AutoCAD for Mac review
AutoCAD 2011 for Mac is the first native release of Autodesk’s market-leading computer aided design program since 1992. If you’re already familiar with AutoCAD on the PC you’ll see a mixture of both the familiar and the new in the opening window.
The ribbon bar, a long-time feature of AutoCAD PC, is missing in the Mac version. Autodesk has decided to make the interface a little more Mac friendly; even supporting preview of the DWG files on your system using Cover Flow. This makes it a lot easier to see which file you need before opening it.
If you have a Magic Trackpad or Magic Mouse you can use the pinch gesture as you would on the iPhone or iPad to zoom in and out of a project.
AutoCAD 2011 will open all existing DWG files. If the file uses a feature that the release doesn’t support, the application will do its best to open it – this provides you with the scope to consider a workaround if you actually need that feature of the package.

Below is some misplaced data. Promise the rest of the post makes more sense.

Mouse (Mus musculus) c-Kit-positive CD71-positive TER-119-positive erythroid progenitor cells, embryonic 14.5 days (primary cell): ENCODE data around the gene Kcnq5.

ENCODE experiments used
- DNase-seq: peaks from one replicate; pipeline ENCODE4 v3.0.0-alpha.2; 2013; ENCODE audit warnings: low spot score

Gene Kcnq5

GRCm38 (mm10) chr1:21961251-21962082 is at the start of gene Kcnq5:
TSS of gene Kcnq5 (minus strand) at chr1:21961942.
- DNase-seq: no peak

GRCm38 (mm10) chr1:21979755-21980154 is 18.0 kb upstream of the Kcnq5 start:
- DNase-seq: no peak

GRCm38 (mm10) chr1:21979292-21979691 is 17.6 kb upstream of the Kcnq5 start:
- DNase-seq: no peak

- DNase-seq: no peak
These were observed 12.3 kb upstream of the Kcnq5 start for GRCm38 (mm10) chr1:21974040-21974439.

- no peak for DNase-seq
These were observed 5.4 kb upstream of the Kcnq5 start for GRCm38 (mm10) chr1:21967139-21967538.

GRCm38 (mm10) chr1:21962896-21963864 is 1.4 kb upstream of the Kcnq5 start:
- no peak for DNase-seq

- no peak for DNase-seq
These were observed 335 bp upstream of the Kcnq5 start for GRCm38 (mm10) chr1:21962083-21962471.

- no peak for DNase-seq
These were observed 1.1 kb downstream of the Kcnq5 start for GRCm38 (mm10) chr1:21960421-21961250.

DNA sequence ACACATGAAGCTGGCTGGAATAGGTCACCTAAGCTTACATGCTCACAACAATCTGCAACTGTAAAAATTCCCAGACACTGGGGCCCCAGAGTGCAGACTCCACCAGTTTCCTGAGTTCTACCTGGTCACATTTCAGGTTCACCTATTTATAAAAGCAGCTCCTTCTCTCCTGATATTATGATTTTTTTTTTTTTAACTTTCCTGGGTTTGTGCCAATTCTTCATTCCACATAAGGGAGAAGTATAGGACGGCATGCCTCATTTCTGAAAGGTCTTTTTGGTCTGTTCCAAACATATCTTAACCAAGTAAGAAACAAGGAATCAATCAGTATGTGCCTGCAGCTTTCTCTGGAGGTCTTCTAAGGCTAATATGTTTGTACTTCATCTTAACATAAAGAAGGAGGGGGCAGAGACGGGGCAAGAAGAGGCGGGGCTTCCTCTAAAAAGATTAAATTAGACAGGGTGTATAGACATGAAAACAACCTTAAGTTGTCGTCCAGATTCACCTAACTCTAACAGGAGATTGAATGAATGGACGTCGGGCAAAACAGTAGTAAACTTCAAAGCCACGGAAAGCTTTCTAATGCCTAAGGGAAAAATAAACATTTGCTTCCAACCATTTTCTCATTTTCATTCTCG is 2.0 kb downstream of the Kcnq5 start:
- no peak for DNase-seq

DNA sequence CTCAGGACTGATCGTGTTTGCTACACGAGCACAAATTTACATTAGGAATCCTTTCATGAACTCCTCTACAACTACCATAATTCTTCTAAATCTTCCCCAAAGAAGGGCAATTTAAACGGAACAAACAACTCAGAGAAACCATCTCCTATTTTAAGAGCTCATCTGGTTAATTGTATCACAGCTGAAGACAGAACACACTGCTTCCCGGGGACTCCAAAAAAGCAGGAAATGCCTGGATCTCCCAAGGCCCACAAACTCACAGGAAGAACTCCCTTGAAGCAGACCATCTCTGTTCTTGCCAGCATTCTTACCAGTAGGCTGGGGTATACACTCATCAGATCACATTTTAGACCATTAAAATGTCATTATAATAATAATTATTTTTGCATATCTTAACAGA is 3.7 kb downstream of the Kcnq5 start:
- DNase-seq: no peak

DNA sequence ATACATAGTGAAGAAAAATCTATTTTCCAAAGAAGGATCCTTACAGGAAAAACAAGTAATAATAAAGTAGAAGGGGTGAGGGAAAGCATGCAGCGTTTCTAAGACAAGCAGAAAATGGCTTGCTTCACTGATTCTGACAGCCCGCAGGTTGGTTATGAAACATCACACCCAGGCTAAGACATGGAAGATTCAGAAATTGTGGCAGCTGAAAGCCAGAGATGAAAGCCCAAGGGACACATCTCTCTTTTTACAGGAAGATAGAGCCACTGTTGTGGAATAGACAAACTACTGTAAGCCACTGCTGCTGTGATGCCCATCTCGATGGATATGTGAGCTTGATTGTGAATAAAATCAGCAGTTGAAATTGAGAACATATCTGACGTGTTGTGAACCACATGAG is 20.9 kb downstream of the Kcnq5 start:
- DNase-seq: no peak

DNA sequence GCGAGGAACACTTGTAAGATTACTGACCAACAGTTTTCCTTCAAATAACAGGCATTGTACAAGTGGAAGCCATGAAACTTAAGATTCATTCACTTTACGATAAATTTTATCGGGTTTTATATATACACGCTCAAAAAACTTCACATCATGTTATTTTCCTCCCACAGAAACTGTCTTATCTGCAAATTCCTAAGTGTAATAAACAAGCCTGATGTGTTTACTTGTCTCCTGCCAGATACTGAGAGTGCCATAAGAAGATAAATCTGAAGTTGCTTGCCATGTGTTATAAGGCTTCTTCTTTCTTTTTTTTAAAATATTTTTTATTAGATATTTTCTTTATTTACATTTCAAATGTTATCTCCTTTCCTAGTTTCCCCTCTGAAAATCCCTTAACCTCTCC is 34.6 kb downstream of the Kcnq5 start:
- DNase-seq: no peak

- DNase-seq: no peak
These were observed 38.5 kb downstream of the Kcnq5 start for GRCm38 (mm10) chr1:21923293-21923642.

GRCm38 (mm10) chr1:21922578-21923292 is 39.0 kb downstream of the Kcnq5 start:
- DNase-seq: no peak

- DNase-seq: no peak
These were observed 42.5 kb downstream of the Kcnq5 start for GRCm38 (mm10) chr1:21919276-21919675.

Whereas you can have multiple workspaces in AutoCAD PC, in the Mac version you have just one with three different custom toolsets. You can add to these with ease, and manipulating them is a case of dragging and dropping from one side of the customised window to the other.
The learning curve behind AutoCAD 2011 for Mac is steep. To produce basic drawings takes practice and to create the 3D imagery associated with the application somewhat more time. The demands of the program on your system are high, so this isn’t suited to an entry-level machine. AutoCAD 2011 for Mac shows potential, but the absence of a number of features makes us wonder why the price appears to be higher than that of the PC version.